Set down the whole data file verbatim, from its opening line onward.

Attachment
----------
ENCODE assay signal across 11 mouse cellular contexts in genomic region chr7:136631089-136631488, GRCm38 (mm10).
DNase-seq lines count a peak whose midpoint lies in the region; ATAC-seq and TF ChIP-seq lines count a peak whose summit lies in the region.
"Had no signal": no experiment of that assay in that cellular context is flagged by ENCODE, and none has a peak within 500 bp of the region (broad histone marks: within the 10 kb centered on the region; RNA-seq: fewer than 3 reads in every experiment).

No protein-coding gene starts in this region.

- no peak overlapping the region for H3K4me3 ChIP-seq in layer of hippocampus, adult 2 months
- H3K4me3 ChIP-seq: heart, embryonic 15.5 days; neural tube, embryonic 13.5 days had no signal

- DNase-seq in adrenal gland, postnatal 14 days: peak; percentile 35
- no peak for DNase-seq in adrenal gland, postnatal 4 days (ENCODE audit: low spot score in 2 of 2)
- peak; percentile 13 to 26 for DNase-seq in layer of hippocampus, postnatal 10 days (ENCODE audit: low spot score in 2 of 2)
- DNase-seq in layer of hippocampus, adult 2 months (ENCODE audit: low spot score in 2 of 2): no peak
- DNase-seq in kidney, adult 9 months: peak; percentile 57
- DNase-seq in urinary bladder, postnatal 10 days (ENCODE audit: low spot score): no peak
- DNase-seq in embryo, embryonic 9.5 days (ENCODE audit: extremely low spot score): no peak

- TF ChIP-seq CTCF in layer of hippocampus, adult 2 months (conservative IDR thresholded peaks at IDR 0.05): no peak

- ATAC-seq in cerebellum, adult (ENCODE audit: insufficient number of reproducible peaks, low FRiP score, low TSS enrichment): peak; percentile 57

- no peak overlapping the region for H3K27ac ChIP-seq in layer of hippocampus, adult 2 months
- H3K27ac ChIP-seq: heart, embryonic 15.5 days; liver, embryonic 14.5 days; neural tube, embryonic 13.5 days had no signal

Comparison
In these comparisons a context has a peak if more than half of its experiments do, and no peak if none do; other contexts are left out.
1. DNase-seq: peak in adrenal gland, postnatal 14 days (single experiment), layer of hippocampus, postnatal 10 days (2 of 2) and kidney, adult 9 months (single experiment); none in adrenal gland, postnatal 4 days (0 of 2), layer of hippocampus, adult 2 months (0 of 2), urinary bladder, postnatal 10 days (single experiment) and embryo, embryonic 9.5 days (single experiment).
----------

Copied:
ENCODE assay signal across 11 mouse cellular contexts in genomic region chr7:136631089-136631488, GRCm38 (mm10).
DNase-seq lines count a peak whose midpoint lies in the region; ATAC-seq and TF ChIP-seq lines count a peak whose summit lies in the region.
"Had no signal": no experiment of that assay in that cellular context is flagged by ENCODE, and none has a peak within 500 bp of the region (broad histone marks: within the 10 kb centered on the region; RNA-seq: fewer than 3 reads in every experiment).

No protein-coding gene starts in this region.

- no peak overlapping the region for H3K4me3 ChIP-seq in layer of hippocampus, adult 2 months
- H3K4me3 ChIP-seq: heart, embryonic 15.5 days; neural tube, embryonic 13.5 days had no signal

- DNase-seq in adrenal gland, postnatal 14 days: peak; percentile 35
- no peak for DNase-seq in adrenal gland, postnatal 4 days (ENCODE audit: low spot score in 2 of 2)
- peak; percentile 13 to 26 for DNase-seq in layer of hippocampus, postnatal 10 days (ENCODE audit: low spot score in 2 of 2)
- DNase-seq in layer of hippocampus, adult 2 months (ENCODE audit: low spot score in 2 of 2): no peak
- DNase-seq in kidney, adult 9 months: peak; percentile 57
- DNase-seq in urinary bladder, postnatal 10 days (ENCODE audit: low spot score): no peak
- DNase-seq in embryo, embryonic 9.5 days (ENCODE audit: extremely low spot score): no peak

- TF ChIP-seq CTCF in layer of hippocampus, adult 2 months (conservative IDR thresholded peaks at IDR 0.05): no peak

- ATAC-seq in cerebellum, adult (ENCODE audit: insufficient number of reproducible peaks, low FRiP score, low TSS enrichment): peak; percentile 57

- no peak overlapping the region for H3K27ac ChIP-seq in layer of hippocampus, adult 2 months
- H3K27ac ChIP-seq: heart, embryonic 15.5 days; liver, embryonic 14.5 days; neural tube, embryonic 13.5 days had no signal

Comparison
In these comparisons a context has a peak if more than half of its experiments do, and no peak if none do; other contexts are left out.
1. DNase-seq: peak in adrenal gland, postnatal 14 days (single experiment), layer of hippocampus, postnatal 10 days (2 of 2) and kidney, adult 9 months (single experiment); none in adrenal gland, postnatal 4 days (0 of 2), layer of hippocampus, adult 2 months (0 of 2), urinary bladder, postnatal 10 days (single experiment) and embryo, embryonic 9.5 days (single experiment).